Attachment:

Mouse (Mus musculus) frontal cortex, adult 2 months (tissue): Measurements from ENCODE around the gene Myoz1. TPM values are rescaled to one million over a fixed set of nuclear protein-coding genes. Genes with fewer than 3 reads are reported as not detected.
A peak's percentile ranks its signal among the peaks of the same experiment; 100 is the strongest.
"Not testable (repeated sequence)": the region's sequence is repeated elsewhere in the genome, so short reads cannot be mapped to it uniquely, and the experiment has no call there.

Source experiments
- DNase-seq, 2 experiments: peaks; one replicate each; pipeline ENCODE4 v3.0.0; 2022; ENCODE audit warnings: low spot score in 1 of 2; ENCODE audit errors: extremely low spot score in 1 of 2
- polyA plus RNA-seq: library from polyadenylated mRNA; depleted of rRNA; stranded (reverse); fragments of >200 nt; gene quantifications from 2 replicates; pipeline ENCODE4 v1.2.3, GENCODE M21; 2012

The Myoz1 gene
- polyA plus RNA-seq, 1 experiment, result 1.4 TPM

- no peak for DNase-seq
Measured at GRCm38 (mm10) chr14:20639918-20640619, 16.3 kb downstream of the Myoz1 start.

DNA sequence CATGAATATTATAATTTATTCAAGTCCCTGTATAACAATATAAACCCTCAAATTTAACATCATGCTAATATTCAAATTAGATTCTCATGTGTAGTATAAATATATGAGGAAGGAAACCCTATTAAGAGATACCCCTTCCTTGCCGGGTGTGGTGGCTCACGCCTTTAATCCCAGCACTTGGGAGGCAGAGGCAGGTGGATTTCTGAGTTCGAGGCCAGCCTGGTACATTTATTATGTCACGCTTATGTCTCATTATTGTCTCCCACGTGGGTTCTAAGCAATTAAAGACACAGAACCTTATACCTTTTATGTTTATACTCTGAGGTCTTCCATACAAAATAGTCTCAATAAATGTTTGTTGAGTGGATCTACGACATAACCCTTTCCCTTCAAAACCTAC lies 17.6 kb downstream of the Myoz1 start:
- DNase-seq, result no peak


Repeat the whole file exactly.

Mouse (Mus musculus) frontal cortex, adult 2 months (tissue): Measurements from ENCODE around the gene Myoz1. TPM values are rescaled to one million over a fixed set of nuclear protein-coding genes. Genes with fewer than 3 reads are reported as not detected.
A peak's percentile ranks its signal among the peaks of the same experiment; 100 is the strongest.
"Not testable (repeated sequence)": the region's sequence is repeated elsewhere in the genome, so short reads cannot be mapped to it uniquely, and the experiment has no call there.

Source experiments
- DNase-seq, 2 experiments: peaks; one replicate each; pipeline ENCODE4 v3.0.0; 2022; ENCODE audit warnings: low spot score in 1 of 2; ENCODE audit errors: extremely low spot score in 1 of 2
- polyA plus RNA-seq: library from polyadenylated mRNA; depleted of rRNA; stranded (reverse); fragments of >200 nt; gene quantifications from 2 replicates; pipeline ENCODE4 v1.2.3, GENCODE M21; 2012

The Myoz1 gene
- polyA plus RNA-seq, 1 experiment, result 1.4 TPM

- no peak for DNase-seq
Measured at GRCm38 (mm10) chr14:20639918-20640619, 16.3 kb downstream of the Myoz1 start.

DNA sequence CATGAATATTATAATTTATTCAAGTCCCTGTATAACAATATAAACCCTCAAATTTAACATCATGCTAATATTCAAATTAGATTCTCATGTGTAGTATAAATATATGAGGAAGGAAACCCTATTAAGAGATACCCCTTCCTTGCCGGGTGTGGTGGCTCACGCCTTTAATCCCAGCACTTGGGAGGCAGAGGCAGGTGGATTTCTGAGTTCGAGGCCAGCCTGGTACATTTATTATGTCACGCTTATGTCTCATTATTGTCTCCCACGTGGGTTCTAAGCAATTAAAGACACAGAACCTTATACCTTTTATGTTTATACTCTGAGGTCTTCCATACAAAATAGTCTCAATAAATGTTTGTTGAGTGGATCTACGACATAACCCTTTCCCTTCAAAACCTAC lies 17.6 kb downstream of the Myoz1 start:
- DNase-seq, result no peak